It seems pretty clear that if more output can be produced for a fixed period of labour input, then productivity will have increased.
British productivity is currently 28% lower than in France, 29% lower than in Germany and 30% behind the US.
These are significant numbers. Although we tend to work longer hours than Germany and France, we produce less output per worker.
The introduction of the living wage in April 2016 may encourage employers to look hard at this issue and figure out if investment is required. This could be targeted to stimulate increased productivity in the longer term. In this way the impact of rising wage rates (to accommodate the introduction of the living wage), will be countered.
Ironically, the increase in rates may not impact disposable income for employees. If a combination of increased mechanisation, computerisation and improvements in working practice do increase productivity, then it will take less labour hours to produce standard units of output. As a result, and even with increases in wage rates, take home pay may not change.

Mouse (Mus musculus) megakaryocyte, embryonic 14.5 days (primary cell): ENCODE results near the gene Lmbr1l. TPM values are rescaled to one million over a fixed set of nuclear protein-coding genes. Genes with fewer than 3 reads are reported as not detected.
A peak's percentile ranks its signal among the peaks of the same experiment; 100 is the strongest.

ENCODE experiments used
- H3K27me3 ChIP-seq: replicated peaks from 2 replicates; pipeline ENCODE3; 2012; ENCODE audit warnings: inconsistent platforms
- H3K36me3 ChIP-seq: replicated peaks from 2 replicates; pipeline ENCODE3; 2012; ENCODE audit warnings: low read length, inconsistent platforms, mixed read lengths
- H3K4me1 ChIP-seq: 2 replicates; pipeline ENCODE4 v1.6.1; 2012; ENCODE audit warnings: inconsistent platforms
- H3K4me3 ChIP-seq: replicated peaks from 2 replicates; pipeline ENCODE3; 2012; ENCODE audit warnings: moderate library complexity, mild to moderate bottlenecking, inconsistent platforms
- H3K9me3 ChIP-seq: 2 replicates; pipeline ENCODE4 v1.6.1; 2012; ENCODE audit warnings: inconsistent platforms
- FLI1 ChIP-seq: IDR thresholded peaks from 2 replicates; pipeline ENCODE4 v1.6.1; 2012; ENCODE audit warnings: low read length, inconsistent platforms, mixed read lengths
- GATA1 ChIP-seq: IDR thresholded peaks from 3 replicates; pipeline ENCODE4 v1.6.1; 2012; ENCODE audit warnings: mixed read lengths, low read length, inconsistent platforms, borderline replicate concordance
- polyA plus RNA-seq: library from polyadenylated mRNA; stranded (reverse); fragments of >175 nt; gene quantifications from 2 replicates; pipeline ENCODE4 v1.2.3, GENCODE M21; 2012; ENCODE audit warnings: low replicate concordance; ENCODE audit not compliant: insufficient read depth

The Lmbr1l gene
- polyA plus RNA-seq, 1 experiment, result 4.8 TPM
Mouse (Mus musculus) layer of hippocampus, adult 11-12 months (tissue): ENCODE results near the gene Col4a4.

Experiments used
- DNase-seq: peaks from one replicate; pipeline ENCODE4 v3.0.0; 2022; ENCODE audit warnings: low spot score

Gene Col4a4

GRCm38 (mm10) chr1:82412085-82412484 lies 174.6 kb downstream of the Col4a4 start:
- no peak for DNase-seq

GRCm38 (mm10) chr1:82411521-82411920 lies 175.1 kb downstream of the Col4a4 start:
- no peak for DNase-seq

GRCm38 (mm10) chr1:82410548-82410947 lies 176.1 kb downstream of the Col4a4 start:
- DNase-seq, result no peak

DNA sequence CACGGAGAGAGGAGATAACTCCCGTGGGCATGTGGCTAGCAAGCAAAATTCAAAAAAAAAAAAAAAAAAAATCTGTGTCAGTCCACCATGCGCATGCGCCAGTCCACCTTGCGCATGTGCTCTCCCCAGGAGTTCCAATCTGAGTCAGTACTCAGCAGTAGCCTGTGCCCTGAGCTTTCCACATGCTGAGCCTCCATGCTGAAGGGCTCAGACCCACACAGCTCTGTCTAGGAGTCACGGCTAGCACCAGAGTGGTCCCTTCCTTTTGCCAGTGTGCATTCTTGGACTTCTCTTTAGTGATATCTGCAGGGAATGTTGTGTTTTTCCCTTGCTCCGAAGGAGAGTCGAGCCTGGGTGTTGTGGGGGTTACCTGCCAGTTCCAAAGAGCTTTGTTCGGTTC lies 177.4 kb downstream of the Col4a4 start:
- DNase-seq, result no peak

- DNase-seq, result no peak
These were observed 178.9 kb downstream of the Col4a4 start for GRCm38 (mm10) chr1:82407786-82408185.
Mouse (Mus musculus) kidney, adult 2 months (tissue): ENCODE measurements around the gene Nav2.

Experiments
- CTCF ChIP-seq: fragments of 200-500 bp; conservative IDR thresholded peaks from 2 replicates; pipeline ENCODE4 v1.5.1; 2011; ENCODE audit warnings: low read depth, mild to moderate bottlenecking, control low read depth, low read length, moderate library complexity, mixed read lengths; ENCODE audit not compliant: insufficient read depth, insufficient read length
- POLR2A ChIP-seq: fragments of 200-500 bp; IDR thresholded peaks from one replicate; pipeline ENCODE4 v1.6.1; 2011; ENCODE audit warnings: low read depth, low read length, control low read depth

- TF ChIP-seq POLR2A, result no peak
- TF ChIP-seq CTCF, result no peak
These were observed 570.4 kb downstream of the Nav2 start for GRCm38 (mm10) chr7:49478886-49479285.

The other danger is that unemployment may rise if employers can fully mechanise tasks previously undertaken by lower wage earners.
Productivity is an issue that has deep rooted causes in the UK. It may require government intervention to deal with wider ranging issues such as: literacy, training, funds for investment, transport systems (roads, rail networks etc).
However, the long term outlook for GB Plc will be bleak if productivity continues to slip or stagnate. We must learn how to raise our game and compete on a more level playing field, otherwise attempts to increase the disposable income of the lower paid by introducing the living wage will possibly fail.